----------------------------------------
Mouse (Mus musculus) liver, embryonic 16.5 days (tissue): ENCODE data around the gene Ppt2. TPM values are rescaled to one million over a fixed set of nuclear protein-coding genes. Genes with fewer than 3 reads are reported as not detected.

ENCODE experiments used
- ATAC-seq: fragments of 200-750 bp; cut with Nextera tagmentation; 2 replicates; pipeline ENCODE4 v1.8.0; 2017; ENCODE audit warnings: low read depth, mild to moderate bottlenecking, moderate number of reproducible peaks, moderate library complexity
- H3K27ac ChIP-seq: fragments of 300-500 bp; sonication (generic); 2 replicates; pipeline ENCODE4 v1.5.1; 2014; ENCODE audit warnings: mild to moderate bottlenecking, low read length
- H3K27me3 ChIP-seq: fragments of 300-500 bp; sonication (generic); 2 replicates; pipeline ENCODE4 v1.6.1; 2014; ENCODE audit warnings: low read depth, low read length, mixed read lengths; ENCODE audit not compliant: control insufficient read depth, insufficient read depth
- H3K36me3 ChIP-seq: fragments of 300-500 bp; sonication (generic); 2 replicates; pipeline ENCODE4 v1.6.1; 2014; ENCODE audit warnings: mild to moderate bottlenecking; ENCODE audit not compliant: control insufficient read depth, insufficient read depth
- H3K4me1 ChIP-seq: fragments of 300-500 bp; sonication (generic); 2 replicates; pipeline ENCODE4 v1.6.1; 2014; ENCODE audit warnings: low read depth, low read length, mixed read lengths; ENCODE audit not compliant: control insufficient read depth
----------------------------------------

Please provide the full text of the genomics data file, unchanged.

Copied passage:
Mouse (Mus musculus) liver, embryonic 16.5 days (tissue): ENCODE data around the gene Ppt2. TPM values are rescaled to one million over a fixed set of nuclear protein-coding genes. Genes with fewer than 3 reads are reported as not detected.

ENCODE experiments used
- ATAC-seq: fragments of 200-750 bp; cut with Nextera tagmentation; 2 replicates; pipeline ENCODE4 v1.8.0; 2017; ENCODE audit warnings: low read depth, mild to moderate bottlenecking, moderate number of reproducible peaks, moderate library complexity
- H3K27ac ChIP-seq: fragments of 300-500 bp; sonication (generic); 2 replicates; pipeline ENCODE4 v1.5.1; 2014; ENCODE audit warnings: mild to moderate bottlenecking, low read length
- H3K27me3 ChIP-seq: fragments of 300-500 bp; sonication (generic); 2 replicates; pipeline ENCODE4 v1.6.1; 2014; ENCODE audit warnings: low read depth, low read length, mixed read lengths; ENCODE audit not compliant: control insufficient read depth, insufficient read depth
- H3K36me3 ChIP-seq: fragments of 300-500 bp; sonication (generic); 2 replicates; pipeline ENCODE4 v1.6.1; 2014; ENCODE audit warnings: mild to moderate bottlenecking; ENCODE audit not compliant: control insufficient read depth, insufficient read depth
- H3K4me1 ChIP-seq: fragments of 300-500 bp; sonication (generic); 2 replicates; pipeline ENCODE4 v1.6.1; 2014; ENCODE audit warnings: low read depth, low read length, mixed read lengths; ENCODE audit not compliant: control insufficient read depth